James Van Allen's Last Science Paper
U.S. space pioneer James Van Allen at one of 10 radio-telescope antennas across the globe that make up the Very Long Baseline, February 1994.
CREDIT: University of Iowa
Until his death this month at the age of 91, James Van Allen continued to do work that had fascinated him since childhood and made him a leading figure of America's Space Age.
Van Allen spent a lifetime exploring the universe, and is most famous for discovering the radiation belts circling Earth which now bear his name.
In what would be his last paper, he explored a subject that hits somewhat closer to home: The likelihood of an asteroid colliding with Earth.
The research, published in this month's American Journal of Physics, details how the likelihood of such an event is enhanced by the gravitational pull between the two bodies.
The research shouldn't raise concern about possible collisions though, said Dave Tholen, an astronomer at the University of Hawaii. "It can happen, but I wouldn't worry about it. We are actively discovering near-Earth asteroids and computing their orbits to monitor the situation."
Tholen said astronomers are intensely focused these days on an asteroid called Apophis, which is set to pass less than 24,000 miles from Earth on April 13, 2029. Van Allen's paper, which details how scientists estimating the probability of a collision should take Earth's gravitational pull into account, could help researchers calculate whether the asteroid will become a threat.
Colleagues say this and other examples of Van Allen's work are remarkable not only for what he found, but also because of the simple experimental designs he employed.
"He really showed that by focusing on the fundamental question and designing simple instruments, you could reveal things about nature you wouldn't have imagined," said Ed Stone, a physics professor at the California Institute of Technology.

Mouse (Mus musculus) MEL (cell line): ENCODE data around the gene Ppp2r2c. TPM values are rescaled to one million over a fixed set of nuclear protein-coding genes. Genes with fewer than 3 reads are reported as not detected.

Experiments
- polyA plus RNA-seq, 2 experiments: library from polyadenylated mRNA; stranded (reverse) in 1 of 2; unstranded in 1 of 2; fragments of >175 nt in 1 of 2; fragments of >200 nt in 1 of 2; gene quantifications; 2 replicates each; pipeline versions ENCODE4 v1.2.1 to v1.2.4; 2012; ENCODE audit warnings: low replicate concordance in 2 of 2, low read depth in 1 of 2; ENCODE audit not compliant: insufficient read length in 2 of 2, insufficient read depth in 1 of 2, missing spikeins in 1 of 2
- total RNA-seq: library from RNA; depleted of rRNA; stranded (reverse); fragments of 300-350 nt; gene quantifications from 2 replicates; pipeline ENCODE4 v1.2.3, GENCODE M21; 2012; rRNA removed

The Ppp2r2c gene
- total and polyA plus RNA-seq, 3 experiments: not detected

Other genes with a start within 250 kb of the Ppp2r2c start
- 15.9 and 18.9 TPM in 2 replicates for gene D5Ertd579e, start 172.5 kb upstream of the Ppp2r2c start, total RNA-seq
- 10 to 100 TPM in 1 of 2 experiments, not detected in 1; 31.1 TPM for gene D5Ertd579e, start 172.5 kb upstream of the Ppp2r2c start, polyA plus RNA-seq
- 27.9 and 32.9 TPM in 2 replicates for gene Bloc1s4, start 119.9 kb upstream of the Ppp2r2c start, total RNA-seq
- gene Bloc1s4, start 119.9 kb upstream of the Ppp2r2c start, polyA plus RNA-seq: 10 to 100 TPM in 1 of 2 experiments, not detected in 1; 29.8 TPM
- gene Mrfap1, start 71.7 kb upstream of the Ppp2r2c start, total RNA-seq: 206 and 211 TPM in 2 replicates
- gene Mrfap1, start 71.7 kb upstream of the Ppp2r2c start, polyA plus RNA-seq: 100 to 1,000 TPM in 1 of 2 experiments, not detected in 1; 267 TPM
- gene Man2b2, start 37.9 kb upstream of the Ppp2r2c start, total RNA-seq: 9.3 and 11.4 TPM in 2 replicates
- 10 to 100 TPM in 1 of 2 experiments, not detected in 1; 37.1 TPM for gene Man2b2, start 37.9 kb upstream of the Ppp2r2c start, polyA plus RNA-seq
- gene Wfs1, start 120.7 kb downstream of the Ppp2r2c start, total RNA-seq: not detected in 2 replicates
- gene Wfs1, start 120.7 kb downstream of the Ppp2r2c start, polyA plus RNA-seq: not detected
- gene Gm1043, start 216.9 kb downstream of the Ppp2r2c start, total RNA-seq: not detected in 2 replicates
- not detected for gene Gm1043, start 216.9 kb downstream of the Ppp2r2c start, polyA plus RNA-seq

When the American team launched its first satellite, Explorer 1, into space, Van Allen had the prescience to attach a self-designed radiation detector to it. While the team didn't manage to beat the Russians into space, his instrument sent back data giving the first evidence of the donut-shaped rings circling the Earth.
Working to the end
Frank McDonald, Senior Research Scientist at the University of Maryland, was a post-doctoral student at the University of Iowa during Van Allen's early days there. He worked with him on so-called "rockoons," rockets attached to balloons, which measured space radiation even before Explorer 1 went up.
McDonald says the recent paper on asteroids, which he describes as more educational than revolutionary, is evidence of Van Allen's commitment to teaching.
"He was an outstanding mentor, and one of his missions in life was training students," McDonald said. In addition to teaching science, Van Allen also taught students to be savvy fundraisers for it. "You learned that when you wanted to get something from a group, to go in with a statement already written about what you wanted--whenever I was in D.C., he always urged me to visit the Office of Naval Research."
That Van Allen would still be publishing into his nineties comes as no surprise to McDonald. "You're talking to somebody who just turned 81 and comes in every day, so it doesn't surprise me at all. I couldn't imagine him not doing it and not having him there ten years ahead of me," he said. "And this is a heck of a lot more fun than retiring to Florida. We're still seeing things we never expected to see."
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